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TOKYO -- Japanese Prime Minister Shinzo Abe on Wednesday reshuffled his cabinet with the hefty revamp aimed at boosting public support while retaining the services of his allies holding similar political views in key ministerial and executive positions.
The reshuffle, which followed a revamp of his Liberal Democratic Party (LDP) executive lineup earlier Monday, has seen 17 of the prime minister's 19 cabinet ministers either replaced or reassigned within the government, with as many as 13 new ministers being introduced.
Finance Minister Taro Aso, who doubles as deputy prime minister, and Chief Cabinet Secretary Yoshihide Suga have retained their positions, as they have served as particularly close allies of the prime minister in their respective posts, held since Abe returned to power in 2012.
In other key moves, Foreign Minister Taro Kono was picked as defense minister and Economic Revitalization Minister Toshimitsu Motegi was given the foreign minister portfolio.
In a move aimed at improving public support for the party, 38-year-old Shinjiro Koizumi, son of former Prime Minister Junichiro Koizumi, who is believed by some media outlets to be in the running for the top post in the future and is a hit with the public, was given a cabinet position and will take up the environment minister portfolio in his first role as a minister.
In other moves aimed at shoring up support among his administration, Koichi Hagiuda, executive acting secretary general of the LDP was named education minister, while Deputy Chief Cabinet Secretary Yasutoshi Nishimura will now assume the position of economic revitalization minister.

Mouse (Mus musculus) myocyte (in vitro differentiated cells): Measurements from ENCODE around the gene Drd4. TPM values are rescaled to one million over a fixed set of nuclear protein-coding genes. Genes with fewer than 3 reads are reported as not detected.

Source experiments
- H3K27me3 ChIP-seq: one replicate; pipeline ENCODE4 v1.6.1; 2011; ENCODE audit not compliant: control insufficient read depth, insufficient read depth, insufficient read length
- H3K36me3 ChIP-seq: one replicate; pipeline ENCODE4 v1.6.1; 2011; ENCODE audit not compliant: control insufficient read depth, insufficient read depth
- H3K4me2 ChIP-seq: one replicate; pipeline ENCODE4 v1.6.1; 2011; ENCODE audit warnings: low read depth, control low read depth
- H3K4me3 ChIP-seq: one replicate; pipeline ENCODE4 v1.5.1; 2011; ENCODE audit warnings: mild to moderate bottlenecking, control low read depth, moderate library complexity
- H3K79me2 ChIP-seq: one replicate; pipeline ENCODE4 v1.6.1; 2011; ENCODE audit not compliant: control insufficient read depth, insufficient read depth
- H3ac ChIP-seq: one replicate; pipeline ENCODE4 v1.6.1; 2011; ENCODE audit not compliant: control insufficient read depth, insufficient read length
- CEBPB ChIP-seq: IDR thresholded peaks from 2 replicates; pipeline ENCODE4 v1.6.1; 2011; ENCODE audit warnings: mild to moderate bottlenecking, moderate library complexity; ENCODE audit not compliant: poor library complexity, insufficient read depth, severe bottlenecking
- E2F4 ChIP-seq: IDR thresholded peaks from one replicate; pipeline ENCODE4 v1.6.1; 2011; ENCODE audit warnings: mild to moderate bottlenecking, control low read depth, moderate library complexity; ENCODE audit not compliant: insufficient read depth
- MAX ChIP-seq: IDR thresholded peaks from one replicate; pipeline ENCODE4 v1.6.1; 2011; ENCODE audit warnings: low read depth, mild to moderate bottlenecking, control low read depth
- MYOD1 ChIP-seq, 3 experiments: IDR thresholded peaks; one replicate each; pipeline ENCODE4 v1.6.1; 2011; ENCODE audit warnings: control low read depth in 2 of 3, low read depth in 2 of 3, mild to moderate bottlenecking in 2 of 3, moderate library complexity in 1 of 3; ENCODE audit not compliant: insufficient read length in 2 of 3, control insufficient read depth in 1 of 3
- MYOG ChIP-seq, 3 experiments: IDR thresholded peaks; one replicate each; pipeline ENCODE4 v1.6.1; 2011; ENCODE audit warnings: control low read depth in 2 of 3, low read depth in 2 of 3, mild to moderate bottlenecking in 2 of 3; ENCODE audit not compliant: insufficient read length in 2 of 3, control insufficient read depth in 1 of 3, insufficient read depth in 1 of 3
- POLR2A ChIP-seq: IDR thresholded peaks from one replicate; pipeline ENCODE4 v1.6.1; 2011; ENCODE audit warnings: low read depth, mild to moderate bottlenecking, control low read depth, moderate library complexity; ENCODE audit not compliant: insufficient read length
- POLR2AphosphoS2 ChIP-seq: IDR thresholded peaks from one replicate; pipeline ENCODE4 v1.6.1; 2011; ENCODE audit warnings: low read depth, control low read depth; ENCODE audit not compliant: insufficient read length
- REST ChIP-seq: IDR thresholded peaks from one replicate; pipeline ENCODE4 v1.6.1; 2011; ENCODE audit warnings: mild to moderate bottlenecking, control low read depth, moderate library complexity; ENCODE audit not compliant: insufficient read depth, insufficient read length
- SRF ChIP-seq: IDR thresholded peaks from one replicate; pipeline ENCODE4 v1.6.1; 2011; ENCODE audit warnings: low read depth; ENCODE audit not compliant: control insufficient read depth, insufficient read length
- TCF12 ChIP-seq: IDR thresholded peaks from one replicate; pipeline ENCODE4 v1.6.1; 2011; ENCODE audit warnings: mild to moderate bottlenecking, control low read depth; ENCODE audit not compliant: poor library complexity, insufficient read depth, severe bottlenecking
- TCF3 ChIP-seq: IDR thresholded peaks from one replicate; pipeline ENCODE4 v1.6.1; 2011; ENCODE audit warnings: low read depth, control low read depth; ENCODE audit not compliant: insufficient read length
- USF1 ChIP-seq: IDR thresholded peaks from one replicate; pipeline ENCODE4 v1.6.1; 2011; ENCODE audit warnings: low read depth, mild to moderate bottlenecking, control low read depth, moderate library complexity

Abe named upper house lawmaker Seiko Hashimoto as minister in charge of the 2020 Tokyo Olympics and Paralympics, bringing the number of females in his cabinet to two, and from the LDP's coalition Komeito ally, Kazuyoshi Akaba has replaced Keiichi Ishii as minister of land, infrastructure, transport and tourism.
In a party meeting in the morning, the Japanese premier pledged to achieve a first-ever amendment to the Constitution, saying "We would like to strongly advance as one, our party's long-held desire to amend the Constitution."
Abe also said he wants to establish a new team that can ensure political "stability" and "tackle new challenges."
The prime minister earlier Monday also shook up his executive lineup, with his selections maintaining the core backbone at LDP headquarters with the selection of key party influencers.
The new lineup saw Toshihiro Nikai retained as secretary-general and Fumio Kishida, a possible successor to Abe when his term as party leader ends in 2021, kept on as the party's Policy Research Council chief.
Shunichi Suzuki, meanwhile, will relinquish his post as Olympics minister, and be reassigned as the chairperson of the LDP's decision-making General Council.
Hakubun Shimomura, for his part, will serve as chairperson of the LDP's Election Strategy Committee.